Credit: Darrow Montgomery

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2013 was the year that NPR out-NPRed itself. The news organization joined the forefront of the urban gardening movement by installing two hives and 20,000 European honey bees on its rooftop in May.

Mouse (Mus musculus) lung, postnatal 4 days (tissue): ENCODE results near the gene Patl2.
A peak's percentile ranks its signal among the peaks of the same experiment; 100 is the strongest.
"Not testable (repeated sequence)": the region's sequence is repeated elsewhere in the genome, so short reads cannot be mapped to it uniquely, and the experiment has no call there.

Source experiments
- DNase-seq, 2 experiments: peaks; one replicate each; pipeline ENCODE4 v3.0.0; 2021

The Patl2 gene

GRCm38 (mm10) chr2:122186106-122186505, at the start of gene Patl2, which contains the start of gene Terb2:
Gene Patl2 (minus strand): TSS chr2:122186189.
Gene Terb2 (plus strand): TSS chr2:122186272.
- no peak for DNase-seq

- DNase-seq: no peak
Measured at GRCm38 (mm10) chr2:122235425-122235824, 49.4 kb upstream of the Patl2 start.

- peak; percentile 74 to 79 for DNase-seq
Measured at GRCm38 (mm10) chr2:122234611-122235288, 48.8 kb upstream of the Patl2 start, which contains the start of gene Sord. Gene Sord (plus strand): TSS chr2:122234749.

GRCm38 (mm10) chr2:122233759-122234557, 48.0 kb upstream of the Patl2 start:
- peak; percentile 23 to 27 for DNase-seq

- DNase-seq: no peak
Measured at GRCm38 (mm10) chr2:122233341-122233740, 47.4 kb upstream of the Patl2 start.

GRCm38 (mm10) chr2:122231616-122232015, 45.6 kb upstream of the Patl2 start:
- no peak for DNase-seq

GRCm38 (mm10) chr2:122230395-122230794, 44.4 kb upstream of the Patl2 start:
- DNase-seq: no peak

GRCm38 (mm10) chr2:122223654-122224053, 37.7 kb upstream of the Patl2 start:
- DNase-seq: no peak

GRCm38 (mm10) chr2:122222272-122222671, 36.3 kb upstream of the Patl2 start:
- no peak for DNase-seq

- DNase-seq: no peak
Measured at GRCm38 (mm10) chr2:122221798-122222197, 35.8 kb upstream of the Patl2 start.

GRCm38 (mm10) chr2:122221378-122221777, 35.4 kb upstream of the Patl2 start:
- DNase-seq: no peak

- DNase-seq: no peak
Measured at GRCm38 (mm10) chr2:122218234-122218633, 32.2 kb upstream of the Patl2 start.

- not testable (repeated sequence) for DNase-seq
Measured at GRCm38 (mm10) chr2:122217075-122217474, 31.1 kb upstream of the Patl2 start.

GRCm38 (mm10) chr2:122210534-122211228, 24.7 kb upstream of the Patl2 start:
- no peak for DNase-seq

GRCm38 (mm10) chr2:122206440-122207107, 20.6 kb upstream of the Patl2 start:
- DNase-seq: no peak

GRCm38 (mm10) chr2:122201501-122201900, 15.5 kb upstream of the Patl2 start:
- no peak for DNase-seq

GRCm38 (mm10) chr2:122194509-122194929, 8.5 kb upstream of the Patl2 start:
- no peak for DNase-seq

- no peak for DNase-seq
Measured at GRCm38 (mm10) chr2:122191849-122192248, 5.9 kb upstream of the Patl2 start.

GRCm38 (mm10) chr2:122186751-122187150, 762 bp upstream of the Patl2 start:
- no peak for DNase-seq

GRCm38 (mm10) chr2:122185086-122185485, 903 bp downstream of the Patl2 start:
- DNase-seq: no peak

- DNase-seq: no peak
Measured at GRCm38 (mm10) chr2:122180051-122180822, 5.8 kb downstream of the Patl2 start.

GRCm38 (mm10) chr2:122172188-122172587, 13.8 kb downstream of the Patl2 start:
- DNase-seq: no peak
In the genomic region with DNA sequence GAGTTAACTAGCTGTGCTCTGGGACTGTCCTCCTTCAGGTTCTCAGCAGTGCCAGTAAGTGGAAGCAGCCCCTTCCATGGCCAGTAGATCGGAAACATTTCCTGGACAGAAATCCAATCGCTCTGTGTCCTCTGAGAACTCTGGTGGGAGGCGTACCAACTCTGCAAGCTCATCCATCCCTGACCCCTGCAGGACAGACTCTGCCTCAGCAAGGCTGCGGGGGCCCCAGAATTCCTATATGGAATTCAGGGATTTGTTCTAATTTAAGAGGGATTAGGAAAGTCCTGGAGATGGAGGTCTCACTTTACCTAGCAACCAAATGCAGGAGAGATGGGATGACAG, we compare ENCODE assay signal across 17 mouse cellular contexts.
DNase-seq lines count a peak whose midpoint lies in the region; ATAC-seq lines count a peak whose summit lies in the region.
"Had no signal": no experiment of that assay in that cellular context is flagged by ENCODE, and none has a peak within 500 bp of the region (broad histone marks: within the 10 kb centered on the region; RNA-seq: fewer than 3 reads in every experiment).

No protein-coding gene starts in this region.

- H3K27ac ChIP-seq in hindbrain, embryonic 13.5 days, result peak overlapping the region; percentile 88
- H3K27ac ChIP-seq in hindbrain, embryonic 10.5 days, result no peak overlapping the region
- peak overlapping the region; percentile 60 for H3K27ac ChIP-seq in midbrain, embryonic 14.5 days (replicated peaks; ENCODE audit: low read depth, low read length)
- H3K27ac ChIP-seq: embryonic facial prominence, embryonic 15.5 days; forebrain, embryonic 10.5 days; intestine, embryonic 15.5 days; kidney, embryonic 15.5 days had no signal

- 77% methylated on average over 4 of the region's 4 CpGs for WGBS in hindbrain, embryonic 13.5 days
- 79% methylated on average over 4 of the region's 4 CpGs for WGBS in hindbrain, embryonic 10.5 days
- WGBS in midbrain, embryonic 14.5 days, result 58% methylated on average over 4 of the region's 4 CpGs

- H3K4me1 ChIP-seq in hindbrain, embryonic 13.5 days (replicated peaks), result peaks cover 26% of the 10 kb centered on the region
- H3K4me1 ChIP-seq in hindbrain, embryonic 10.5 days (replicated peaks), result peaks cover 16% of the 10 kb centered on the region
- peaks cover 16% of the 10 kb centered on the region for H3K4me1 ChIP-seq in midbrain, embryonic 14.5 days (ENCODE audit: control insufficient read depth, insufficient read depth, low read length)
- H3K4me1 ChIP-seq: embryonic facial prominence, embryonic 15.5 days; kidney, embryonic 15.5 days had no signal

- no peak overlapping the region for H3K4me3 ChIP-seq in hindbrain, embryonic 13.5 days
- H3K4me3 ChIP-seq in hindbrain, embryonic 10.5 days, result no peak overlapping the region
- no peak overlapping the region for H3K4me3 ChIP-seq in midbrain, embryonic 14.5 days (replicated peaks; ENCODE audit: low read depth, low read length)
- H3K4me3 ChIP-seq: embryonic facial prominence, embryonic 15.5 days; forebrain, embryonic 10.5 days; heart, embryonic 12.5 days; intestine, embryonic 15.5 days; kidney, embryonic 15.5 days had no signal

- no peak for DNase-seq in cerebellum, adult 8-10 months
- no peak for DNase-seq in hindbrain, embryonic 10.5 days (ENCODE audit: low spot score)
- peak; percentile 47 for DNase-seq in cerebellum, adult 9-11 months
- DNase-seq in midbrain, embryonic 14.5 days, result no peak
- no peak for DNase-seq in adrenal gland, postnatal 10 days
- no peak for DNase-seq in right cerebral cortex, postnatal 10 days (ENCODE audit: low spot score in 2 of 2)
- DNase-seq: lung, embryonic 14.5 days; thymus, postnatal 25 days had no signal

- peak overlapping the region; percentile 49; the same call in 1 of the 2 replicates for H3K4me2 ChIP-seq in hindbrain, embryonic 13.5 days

The bees serve no obvious purpose. The hives won’t produce honey until next year (and whatever honey is created will be split with the bees’ caretaker); employees don’t have access to the bees; and the organization isn’t seeking the tax credit available to those with green roofs. But with colony collapse disorder still an environmental cause célèbre, the public radio bees enhance the station’s liberal cred. As Maury Schlesinger, NPR’s director of real estate and administrative services, put it, “It’s very NPRness.”